are consistent with new funding models and new prudential frameworks. So far, there has been only very limited progress in removing impaired assets from bank balance sheets. The main challenge now is ongoing deterioration of asset quality. In this regard, official stress tests are important instruments through which the condition of banks can be diagnosed in order to design appropriate strategies for the recapitalization and restructuring of viable banks and for the careful resolution of nonviable banks. On this front, progress across countries has been uneven, and it is a source of concern that support for recapitalization faces political obstacles. Exit strategies need to

be clearly articulated to help guide markets. Banks face a “wall of maturities” in the next two years, increasing rollover risks. In this setting, programs need to be phased out very gradually, using market-based incentives to encourage reduced reliance on public support.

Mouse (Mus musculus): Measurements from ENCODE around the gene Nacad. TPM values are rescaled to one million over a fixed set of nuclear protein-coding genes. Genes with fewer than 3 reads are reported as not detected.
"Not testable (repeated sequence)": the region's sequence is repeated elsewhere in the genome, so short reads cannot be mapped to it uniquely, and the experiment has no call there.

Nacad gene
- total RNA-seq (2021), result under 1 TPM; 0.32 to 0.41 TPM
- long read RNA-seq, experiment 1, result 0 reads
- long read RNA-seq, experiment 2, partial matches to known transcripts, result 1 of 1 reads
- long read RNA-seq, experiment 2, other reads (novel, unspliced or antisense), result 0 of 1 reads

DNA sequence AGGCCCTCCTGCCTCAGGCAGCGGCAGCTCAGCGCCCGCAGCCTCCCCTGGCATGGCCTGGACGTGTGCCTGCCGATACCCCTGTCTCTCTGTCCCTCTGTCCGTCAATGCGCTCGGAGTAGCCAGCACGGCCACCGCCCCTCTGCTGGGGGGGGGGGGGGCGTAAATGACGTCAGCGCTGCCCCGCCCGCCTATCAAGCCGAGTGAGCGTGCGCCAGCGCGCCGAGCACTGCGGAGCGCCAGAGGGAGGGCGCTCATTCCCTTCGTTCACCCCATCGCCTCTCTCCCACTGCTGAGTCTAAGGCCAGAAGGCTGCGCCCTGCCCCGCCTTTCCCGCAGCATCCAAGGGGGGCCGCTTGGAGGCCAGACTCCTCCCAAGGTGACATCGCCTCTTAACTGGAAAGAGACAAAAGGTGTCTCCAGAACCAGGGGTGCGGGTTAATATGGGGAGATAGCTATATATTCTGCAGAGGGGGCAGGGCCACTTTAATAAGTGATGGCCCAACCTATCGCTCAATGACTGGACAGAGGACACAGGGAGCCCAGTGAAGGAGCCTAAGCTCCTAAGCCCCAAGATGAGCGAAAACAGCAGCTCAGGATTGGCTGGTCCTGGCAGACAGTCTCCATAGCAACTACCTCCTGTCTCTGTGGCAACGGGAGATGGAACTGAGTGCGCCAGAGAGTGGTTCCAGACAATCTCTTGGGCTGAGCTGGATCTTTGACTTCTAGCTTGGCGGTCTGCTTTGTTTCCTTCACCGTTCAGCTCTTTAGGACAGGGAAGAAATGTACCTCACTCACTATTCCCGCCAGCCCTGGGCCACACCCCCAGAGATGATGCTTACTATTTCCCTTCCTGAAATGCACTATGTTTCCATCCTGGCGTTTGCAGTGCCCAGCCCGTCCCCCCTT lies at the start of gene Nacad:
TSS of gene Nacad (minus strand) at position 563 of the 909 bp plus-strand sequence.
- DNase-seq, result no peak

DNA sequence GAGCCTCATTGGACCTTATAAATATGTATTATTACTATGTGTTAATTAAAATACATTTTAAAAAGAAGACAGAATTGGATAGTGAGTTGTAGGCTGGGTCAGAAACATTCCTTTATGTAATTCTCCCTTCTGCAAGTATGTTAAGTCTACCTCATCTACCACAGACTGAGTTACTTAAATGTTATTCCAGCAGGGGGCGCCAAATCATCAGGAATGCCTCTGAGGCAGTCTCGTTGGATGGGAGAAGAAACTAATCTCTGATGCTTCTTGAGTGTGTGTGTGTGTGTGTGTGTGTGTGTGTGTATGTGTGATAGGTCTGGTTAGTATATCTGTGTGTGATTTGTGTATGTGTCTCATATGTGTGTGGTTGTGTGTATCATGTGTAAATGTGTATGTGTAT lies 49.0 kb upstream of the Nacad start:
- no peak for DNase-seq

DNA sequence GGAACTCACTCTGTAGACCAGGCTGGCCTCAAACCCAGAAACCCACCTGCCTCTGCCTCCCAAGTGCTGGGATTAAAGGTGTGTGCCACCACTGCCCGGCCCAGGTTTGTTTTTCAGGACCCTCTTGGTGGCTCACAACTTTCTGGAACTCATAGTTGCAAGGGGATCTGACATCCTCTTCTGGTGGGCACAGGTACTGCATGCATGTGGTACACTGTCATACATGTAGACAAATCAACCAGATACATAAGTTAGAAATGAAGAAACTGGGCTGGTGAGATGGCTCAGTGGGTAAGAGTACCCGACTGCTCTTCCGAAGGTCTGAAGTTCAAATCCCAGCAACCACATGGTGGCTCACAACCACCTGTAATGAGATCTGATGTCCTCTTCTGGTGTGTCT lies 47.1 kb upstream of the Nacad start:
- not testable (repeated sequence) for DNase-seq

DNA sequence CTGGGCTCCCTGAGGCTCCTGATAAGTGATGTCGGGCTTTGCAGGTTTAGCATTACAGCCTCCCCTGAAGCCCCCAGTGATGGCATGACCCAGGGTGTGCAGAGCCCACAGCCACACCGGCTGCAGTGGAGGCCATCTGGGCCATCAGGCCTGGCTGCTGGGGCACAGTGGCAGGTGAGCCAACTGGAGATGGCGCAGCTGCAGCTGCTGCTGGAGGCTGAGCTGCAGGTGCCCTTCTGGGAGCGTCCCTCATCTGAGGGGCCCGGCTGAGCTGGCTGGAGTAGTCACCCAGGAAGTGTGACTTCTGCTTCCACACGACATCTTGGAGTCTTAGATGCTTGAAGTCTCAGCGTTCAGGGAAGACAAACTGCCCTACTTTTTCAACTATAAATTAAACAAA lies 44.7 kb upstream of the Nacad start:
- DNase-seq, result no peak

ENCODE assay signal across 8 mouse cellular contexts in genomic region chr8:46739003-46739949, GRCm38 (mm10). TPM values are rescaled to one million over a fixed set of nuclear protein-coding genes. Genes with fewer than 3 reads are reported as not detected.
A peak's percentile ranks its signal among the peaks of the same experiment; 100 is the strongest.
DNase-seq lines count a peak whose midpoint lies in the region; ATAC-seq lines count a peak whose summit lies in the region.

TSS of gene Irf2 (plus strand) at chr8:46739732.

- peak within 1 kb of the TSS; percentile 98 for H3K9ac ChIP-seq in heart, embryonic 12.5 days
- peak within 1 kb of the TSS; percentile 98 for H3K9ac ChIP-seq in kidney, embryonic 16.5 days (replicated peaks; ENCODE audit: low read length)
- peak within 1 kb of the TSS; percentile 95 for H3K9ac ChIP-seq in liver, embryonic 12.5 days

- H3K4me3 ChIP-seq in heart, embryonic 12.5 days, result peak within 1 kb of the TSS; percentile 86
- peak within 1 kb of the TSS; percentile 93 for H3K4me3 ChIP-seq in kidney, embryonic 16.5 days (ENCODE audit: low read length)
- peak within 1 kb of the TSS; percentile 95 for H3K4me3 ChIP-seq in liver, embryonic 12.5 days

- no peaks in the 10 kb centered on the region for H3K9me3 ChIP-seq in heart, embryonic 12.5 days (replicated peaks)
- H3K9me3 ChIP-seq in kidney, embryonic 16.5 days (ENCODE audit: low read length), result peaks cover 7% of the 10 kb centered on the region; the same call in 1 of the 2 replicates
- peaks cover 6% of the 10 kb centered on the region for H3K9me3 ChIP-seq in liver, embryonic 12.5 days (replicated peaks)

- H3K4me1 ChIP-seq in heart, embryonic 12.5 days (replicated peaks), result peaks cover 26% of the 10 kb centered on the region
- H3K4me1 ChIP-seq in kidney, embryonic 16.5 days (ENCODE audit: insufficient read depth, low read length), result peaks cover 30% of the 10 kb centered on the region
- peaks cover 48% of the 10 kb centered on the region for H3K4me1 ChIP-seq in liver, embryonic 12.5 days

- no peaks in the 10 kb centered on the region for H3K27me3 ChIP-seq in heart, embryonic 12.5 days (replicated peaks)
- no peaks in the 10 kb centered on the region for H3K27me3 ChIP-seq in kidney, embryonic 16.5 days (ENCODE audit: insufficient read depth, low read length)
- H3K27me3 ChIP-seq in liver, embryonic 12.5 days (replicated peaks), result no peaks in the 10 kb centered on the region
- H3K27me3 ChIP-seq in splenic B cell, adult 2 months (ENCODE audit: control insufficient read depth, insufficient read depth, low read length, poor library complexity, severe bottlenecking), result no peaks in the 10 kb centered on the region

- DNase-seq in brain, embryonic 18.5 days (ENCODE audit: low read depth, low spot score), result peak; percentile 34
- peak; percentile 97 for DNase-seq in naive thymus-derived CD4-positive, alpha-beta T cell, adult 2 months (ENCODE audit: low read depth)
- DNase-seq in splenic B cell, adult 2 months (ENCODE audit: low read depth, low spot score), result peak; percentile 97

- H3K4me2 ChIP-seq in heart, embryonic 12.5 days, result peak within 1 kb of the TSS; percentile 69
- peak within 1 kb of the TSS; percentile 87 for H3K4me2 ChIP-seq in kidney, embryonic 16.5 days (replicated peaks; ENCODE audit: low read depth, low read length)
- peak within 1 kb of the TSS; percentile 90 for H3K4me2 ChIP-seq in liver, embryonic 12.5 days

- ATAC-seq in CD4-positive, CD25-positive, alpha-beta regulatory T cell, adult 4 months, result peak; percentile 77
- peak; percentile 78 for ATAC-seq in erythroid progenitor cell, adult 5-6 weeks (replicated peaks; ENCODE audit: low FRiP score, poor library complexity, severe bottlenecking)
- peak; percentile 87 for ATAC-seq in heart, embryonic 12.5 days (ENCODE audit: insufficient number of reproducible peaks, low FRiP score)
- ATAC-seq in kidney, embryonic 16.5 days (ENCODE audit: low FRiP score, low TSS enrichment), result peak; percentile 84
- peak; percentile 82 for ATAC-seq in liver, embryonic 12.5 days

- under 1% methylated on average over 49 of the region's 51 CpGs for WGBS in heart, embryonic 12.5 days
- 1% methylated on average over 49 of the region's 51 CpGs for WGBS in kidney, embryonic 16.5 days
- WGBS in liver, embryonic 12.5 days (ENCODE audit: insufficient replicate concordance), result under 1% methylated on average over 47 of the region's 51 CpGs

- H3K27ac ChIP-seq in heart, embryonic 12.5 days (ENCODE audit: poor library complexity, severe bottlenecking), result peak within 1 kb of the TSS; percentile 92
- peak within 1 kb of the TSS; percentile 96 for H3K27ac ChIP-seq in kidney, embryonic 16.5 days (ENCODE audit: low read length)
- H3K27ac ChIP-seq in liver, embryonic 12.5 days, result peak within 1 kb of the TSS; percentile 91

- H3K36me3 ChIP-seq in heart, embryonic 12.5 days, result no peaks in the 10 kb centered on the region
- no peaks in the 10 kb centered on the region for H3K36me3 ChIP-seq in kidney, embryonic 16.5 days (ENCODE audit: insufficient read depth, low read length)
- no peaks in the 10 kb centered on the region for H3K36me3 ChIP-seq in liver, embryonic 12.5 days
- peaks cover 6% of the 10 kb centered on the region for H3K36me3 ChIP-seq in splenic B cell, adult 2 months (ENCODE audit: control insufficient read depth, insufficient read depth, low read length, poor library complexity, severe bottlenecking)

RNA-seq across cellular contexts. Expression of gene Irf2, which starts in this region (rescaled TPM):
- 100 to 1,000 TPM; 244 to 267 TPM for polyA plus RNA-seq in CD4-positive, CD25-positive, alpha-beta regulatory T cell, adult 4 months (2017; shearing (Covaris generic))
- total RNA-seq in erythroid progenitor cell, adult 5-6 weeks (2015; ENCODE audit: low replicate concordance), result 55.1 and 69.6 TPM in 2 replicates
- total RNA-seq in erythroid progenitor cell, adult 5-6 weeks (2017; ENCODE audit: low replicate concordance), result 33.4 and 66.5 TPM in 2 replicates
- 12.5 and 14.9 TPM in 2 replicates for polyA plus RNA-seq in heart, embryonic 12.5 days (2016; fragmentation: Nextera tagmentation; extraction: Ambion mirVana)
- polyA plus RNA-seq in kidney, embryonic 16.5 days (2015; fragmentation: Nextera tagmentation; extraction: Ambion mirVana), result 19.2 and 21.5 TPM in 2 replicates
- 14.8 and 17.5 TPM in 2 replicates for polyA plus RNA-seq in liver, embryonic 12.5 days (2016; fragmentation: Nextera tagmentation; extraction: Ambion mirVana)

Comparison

Regarding fundamental reform, the achievement of a major overhaul must not be jeopardized by growing confidence that the greatest crisis dangers are past, fears that national competitive advantages might be lost, or concerns that first-best solutions are out of reach for technical reasons. As the October 2009 GFSR emphasizes, four challenges deserve particular attention. First, the perimeter of regulation needs to be broadened and made more flexible, covering all systemically important institutions alongside incentives to preclude further buildup of institutions currently considered “too big or too connected

to fail.” Second, effective market discipline needs to be encouraged through greater transparency and disclosure and reform of governance in financial institutions. Third, macroprudential frameworks must induce banks to build more buffers -- by raising capital and making provisions in good times that can be used in bad times. And, fourth,